The upshot of this analysis is that it's OK to be mad at what people get if they aren't really entitled to it. The poor aren't really entitled to their transfer incomes, while the rich really are entitled to their market income. But, as you can probably see, this means the anti-envy argument just begs the question on entitlement. People who think the rich are getting too much think that they aren't entitled to it, that they are getting income above and beyond what really deep down belongs to them. Thus, the whole anti-envy debate ends up not being about envy at all, but instead about divergent views of entitlement that are circularly packed into the anti-envy arguments. This is not surprising because nearly all distributive arguments that aren't explicitly about just entitlement have actually buried into their unstated premises some question-beg on just entitlement.


One of the understated problems with enormous inequality and poverty in particular is that it leads to social exclusion. The 1969 presidential commission report "Poverty Amid Plenty" skillfully explains:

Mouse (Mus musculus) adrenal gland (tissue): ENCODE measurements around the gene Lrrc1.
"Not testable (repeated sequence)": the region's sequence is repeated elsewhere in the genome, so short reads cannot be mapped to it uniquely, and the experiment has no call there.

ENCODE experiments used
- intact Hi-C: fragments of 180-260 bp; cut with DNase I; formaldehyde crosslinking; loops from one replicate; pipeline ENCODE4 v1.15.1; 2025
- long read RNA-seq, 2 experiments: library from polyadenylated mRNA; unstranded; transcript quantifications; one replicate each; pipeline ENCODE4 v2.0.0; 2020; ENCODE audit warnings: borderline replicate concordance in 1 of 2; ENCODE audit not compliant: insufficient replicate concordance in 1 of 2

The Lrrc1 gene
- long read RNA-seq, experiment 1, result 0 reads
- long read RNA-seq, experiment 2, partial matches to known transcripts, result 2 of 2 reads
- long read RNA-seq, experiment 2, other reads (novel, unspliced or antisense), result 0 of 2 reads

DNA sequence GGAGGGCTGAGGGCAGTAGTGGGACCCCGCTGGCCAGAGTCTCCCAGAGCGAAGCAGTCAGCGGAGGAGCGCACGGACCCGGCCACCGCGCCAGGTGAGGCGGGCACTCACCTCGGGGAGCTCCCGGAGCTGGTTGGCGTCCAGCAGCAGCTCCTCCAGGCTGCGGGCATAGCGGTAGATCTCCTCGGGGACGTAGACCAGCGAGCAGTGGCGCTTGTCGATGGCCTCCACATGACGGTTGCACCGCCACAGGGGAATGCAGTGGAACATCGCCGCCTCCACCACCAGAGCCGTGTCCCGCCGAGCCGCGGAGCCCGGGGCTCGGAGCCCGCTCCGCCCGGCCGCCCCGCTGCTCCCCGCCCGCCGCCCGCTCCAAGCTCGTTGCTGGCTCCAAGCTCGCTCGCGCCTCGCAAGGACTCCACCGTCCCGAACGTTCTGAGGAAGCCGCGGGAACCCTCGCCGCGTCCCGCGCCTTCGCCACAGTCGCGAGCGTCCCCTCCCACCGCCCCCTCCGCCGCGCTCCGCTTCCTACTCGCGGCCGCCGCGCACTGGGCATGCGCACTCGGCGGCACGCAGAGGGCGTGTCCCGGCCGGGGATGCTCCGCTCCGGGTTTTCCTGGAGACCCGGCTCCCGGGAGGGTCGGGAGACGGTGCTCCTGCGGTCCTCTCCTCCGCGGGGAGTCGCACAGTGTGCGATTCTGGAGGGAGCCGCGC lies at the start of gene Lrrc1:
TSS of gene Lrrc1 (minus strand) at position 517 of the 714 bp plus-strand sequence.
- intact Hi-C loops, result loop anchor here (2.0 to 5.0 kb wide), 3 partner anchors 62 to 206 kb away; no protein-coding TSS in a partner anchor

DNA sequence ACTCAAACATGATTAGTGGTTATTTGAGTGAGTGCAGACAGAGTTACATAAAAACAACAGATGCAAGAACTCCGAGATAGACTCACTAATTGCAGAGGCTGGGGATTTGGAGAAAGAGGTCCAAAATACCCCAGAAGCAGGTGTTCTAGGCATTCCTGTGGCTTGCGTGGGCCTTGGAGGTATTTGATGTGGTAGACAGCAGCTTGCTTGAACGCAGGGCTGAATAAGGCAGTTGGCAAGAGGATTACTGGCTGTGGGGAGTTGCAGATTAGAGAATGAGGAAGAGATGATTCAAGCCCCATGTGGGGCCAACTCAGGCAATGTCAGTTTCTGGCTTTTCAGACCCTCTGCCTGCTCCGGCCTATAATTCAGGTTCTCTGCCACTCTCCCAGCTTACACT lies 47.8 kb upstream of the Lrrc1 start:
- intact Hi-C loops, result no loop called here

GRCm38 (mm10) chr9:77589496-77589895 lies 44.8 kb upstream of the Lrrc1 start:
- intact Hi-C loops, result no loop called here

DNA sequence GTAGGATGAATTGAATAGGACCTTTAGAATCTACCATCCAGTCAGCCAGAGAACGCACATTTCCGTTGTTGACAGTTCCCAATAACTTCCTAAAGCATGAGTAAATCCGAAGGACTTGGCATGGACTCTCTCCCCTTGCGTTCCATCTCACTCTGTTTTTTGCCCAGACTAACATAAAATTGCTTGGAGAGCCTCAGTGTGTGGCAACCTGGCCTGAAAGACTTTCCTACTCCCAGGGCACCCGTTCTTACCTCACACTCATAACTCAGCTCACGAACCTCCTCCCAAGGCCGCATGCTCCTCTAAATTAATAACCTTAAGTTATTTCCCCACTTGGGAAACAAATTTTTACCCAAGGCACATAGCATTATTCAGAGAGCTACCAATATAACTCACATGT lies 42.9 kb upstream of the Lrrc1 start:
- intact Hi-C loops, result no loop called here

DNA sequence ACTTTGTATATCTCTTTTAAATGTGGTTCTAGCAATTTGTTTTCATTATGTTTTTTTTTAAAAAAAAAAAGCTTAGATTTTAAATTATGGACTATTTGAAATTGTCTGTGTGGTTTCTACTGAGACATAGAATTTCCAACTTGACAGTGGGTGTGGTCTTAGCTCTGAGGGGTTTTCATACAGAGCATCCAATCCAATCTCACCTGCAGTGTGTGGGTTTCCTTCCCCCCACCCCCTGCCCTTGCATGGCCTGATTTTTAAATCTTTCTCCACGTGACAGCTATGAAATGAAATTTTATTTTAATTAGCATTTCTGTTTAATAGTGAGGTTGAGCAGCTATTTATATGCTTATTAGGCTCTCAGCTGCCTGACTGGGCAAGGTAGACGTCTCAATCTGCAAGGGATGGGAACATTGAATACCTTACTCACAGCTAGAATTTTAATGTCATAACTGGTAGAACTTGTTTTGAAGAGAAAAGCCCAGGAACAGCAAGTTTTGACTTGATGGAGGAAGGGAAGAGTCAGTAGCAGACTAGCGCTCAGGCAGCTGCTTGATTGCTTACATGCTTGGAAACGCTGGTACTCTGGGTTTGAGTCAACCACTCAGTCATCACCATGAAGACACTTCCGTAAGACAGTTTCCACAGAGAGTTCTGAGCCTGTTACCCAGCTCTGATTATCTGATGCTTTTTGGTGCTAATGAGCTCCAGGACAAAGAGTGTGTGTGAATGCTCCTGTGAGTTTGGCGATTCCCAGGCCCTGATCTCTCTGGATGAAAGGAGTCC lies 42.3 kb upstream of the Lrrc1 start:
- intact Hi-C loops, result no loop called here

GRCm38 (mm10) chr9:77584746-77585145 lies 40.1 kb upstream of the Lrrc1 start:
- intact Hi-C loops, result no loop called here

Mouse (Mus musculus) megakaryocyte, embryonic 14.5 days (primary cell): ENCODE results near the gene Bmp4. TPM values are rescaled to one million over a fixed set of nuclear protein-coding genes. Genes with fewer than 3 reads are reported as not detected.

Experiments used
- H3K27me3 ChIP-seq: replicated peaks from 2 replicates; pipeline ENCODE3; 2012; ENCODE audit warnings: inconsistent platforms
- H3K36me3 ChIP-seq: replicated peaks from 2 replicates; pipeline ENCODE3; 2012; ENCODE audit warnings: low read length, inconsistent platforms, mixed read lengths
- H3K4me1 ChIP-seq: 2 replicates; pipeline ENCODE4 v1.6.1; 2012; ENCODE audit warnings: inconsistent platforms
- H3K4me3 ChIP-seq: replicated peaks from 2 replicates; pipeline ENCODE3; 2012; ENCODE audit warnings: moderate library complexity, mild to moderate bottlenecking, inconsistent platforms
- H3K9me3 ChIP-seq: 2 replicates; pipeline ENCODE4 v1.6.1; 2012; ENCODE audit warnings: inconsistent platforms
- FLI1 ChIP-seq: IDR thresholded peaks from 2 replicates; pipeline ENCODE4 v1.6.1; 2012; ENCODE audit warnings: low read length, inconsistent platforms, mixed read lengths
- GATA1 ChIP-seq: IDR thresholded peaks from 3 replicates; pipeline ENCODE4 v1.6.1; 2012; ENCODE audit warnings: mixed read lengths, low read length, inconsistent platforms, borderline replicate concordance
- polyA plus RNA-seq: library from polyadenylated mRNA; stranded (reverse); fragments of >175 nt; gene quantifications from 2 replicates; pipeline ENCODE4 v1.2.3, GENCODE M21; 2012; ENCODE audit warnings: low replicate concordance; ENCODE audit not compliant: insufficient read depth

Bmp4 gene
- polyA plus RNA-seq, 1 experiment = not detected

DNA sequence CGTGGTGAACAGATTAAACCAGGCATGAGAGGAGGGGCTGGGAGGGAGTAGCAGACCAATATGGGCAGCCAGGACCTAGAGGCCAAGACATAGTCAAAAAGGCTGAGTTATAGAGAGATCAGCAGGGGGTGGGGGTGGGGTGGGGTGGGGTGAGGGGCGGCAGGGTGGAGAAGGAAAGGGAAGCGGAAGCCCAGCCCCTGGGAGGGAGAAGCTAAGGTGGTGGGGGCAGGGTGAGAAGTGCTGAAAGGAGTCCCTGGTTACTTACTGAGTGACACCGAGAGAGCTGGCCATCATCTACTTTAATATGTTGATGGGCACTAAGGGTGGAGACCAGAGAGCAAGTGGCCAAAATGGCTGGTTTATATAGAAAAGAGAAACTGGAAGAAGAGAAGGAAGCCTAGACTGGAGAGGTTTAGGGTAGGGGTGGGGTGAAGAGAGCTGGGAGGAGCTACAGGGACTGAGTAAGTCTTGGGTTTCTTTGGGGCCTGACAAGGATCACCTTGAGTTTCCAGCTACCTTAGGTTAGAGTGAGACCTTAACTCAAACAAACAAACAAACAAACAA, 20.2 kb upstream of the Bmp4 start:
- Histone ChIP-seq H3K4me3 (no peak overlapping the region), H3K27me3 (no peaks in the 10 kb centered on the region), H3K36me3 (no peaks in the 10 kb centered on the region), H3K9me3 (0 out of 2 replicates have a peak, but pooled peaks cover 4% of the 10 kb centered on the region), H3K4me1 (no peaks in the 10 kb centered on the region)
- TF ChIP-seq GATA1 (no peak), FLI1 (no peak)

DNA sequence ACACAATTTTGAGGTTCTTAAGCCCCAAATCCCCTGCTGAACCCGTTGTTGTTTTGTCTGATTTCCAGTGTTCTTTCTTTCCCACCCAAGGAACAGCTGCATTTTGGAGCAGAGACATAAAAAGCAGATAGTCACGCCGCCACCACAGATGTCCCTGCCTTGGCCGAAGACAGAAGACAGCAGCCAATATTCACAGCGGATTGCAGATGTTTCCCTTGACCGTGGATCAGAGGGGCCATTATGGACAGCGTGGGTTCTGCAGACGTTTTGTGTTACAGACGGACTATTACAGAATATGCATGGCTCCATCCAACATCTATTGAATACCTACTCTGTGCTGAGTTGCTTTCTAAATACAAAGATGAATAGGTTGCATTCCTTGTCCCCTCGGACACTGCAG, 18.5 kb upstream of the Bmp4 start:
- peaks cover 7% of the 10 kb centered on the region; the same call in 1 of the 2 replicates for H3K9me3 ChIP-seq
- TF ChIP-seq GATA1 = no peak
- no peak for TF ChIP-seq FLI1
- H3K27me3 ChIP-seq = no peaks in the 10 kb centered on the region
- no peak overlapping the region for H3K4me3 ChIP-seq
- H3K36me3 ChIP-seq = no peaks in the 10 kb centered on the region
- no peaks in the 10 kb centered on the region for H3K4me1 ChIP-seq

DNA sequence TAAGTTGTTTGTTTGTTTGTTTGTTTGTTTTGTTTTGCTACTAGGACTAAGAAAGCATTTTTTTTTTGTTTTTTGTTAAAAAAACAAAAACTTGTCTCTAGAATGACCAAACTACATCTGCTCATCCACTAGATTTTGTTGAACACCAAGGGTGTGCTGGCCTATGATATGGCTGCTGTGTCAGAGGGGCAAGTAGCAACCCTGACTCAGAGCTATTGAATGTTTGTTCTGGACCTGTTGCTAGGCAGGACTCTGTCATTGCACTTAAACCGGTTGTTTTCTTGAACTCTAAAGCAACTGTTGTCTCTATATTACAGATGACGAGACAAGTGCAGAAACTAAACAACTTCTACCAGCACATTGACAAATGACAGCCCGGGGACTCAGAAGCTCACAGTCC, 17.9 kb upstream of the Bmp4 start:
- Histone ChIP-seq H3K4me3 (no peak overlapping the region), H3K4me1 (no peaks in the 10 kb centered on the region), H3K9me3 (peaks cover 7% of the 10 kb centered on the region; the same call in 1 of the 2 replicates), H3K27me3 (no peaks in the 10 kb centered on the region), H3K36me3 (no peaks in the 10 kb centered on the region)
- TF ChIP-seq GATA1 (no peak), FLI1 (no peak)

To go to school costs money — books, notebooks, pencils, gym shoes, and ice cream with the other kids. Without these the child begins to be an outcast.

To go to church costs money — some Sunday clothes, carfare to get there, a little offering. Without these one cannot go.

To belong to the Boy Scouts costs money — uniforms, occasional dues, shared costs of a picnic. Without these, no Scouts.

To have friends into the house costs money — for a bit of food, a drink.

To visit relatives costs money — for travel, a gift for the kids. These people cannot afford to visit their relatives.

For a teenager to join his friends on the corner he must have some money — for a coke, a show.

How does a fellow take a girl out on a date without some money? And how does a girl pretty herself for a fellow without some money?

How do you join a club? Buy a book, a magazine, a newspaper?

Poverty settles like an impenetrable cell over the lives of the very poor, shutting them off from every social contact, killing the spirit, casting them out from the community of human life.

The proscriptions coming out of Missouri and Kansas on what the poor can do with their transfer incomes are clearly calibrated to amp up this kind of social exclusion.